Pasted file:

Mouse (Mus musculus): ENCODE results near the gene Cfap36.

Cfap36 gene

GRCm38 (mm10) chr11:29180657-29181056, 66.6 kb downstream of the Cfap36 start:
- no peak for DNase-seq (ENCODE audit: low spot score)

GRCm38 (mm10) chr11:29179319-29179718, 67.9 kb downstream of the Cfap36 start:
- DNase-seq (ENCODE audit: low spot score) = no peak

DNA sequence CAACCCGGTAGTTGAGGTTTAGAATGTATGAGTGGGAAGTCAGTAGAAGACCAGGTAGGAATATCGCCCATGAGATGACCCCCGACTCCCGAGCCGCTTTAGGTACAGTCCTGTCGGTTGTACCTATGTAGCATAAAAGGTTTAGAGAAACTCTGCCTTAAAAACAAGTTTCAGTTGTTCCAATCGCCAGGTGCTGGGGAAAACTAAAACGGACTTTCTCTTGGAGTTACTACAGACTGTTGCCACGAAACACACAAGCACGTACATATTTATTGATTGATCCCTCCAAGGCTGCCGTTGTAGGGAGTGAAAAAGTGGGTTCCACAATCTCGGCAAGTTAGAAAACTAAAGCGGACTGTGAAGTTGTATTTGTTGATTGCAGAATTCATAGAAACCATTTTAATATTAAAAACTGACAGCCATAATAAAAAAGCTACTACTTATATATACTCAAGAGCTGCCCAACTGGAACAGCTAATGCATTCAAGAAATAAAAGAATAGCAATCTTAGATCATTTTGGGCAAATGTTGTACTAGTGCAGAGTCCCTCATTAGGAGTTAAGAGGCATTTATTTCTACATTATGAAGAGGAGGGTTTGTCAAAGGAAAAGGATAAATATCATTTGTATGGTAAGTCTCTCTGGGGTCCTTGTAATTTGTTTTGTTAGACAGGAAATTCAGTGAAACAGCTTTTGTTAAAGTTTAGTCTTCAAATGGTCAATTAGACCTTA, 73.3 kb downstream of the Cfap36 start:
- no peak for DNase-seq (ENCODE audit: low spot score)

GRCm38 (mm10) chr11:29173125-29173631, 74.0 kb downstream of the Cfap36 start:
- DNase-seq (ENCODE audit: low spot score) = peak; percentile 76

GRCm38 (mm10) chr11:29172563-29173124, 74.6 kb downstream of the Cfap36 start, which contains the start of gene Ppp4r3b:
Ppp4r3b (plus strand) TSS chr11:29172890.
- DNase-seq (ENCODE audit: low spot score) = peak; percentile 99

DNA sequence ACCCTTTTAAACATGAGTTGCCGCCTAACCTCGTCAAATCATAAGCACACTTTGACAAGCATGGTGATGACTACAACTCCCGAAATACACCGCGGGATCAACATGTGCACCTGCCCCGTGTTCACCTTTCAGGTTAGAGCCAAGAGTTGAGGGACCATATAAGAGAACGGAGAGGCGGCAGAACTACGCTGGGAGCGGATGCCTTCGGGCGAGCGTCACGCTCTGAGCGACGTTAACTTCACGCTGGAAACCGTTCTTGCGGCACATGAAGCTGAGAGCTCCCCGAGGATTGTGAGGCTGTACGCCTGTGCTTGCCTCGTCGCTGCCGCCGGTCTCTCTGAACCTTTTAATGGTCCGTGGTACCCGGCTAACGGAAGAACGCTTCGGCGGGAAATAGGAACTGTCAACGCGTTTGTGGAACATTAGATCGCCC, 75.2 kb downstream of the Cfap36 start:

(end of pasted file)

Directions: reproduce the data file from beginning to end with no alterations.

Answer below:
Mouse (Mus musculus): ENCODE results near the gene Cfap36.

Cfap36 gene

GRCm38 (mm10) chr11:29180657-29181056, 66.6 kb downstream of the Cfap36 start:
- no peak for DNase-seq (ENCODE audit: low spot score)

GRCm38 (mm10) chr11:29179319-29179718, 67.9 kb downstream of the Cfap36 start:
- DNase-seq (ENCODE audit: low spot score) = no peak

DNA sequence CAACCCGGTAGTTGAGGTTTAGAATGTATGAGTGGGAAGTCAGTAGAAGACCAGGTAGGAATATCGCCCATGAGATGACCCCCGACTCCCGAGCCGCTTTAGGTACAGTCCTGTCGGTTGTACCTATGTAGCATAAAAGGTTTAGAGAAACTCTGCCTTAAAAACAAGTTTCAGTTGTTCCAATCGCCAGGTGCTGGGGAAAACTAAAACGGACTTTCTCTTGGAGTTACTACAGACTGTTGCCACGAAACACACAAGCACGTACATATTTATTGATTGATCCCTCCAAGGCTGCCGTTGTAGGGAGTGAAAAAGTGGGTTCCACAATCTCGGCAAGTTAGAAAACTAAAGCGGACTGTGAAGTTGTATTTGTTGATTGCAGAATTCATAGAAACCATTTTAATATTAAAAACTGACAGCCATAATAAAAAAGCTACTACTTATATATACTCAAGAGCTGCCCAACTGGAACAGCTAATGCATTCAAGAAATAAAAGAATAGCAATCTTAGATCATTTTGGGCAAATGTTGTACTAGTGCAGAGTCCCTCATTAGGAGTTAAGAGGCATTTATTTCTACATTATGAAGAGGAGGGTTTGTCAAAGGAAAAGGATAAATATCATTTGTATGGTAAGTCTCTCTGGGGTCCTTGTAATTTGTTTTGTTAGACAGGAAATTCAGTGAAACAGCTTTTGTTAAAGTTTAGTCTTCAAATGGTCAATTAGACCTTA, 73.3 kb downstream of the Cfap36 start:
- no peak for DNase-seq (ENCODE audit: low spot score)

GRCm38 (mm10) chr11:29173125-29173631, 74.0 kb downstream of the Cfap36 start:
- DNase-seq (ENCODE audit: low spot score) = peak; percentile 76

GRCm38 (mm10) chr11:29172563-29173124, 74.6 kb downstream of the Cfap36 start, which contains the start of gene Ppp4r3b:
Ppp4r3b (plus strand) TSS chr11:29172890.
- DNase-seq (ENCODE audit: low spot score) = peak; percentile 99

DNA sequence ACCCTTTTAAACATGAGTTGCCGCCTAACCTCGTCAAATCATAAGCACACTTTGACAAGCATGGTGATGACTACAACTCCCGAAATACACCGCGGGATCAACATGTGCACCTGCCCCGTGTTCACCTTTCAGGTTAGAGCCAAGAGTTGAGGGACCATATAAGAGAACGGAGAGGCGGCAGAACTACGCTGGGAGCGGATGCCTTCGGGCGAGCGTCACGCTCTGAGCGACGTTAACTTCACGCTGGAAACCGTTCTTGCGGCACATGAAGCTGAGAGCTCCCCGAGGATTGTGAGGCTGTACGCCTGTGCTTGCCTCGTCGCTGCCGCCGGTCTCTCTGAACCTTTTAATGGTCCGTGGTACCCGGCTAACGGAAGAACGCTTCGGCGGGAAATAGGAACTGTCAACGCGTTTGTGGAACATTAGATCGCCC, 75.2 kb downstream of the Cfap36 start: